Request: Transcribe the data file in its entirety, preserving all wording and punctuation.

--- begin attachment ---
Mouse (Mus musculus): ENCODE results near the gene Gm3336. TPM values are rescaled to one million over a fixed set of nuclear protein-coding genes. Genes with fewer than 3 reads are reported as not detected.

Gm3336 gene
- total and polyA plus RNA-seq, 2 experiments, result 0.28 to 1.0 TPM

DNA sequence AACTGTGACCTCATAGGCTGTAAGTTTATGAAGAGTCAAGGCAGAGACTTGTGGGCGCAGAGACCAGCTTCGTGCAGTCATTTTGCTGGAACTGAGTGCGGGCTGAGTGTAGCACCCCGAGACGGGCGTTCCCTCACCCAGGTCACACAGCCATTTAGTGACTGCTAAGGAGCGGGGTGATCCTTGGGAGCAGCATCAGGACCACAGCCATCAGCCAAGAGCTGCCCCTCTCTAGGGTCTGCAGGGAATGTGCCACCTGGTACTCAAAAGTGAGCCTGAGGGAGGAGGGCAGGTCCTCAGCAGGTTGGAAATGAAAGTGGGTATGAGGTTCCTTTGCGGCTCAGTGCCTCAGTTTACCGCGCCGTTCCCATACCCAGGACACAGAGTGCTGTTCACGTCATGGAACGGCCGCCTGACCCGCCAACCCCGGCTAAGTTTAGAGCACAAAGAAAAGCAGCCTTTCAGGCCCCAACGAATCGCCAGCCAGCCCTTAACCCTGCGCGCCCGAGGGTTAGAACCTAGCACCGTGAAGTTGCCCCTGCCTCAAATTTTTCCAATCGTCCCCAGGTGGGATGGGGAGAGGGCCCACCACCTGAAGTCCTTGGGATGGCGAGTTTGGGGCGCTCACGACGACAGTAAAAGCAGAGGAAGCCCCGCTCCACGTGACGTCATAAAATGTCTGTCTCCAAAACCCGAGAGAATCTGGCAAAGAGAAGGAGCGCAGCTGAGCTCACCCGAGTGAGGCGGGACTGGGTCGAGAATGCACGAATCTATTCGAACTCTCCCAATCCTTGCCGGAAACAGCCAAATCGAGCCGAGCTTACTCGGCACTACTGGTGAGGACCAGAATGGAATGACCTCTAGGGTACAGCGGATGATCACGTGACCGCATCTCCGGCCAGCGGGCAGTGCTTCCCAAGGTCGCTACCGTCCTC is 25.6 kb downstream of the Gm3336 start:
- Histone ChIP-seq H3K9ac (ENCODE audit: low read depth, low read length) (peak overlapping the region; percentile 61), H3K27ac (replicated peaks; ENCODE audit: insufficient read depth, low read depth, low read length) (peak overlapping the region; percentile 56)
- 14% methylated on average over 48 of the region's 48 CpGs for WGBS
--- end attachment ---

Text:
Mouse (Mus musculus): ENCODE results near the gene Gm3336. TPM values are rescaled to one million over a fixed set of nuclear protein-coding genes. Genes with fewer than 3 reads are reported as not detected.

Gm3336 gene
- total and polyA plus RNA-seq, 2 experiments, result 0.28 to 1.0 TPM

DNA sequence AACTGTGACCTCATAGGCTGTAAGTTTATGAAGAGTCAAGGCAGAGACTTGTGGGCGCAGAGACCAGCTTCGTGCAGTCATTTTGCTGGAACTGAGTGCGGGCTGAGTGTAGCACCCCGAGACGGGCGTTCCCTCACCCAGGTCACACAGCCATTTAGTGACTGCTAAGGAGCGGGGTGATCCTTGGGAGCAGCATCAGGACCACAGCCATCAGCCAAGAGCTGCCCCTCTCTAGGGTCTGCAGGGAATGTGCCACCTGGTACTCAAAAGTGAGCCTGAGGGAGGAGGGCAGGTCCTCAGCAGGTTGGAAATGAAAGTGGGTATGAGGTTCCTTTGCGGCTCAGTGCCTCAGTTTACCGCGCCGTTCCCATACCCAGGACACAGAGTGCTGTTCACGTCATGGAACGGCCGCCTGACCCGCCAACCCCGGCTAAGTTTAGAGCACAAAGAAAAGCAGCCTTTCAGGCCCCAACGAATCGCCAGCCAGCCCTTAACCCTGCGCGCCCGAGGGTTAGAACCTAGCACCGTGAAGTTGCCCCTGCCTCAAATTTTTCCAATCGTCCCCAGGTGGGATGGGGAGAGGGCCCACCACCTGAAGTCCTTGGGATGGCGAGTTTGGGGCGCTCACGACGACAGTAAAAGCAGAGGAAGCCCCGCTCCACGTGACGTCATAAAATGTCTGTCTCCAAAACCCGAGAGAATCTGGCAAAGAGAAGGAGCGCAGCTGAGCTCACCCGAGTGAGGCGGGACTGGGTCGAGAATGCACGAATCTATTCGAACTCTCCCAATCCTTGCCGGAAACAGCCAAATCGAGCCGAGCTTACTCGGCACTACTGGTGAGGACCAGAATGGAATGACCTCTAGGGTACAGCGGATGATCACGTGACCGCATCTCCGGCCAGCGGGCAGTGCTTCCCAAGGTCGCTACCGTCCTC is 25.6 kb downstream of the Gm3336 start:
- Histone ChIP-seq H3K9ac (ENCODE audit: low read depth, low read length) (peak overlapping the region; percentile 61), H3K27ac (replicated peaks; ENCODE audit: insufficient read depth, low read depth, low read length) (peak overlapping the region; percentile 56)
- 14% methylated on average over 48 of the region's 48 CpGs for WGBS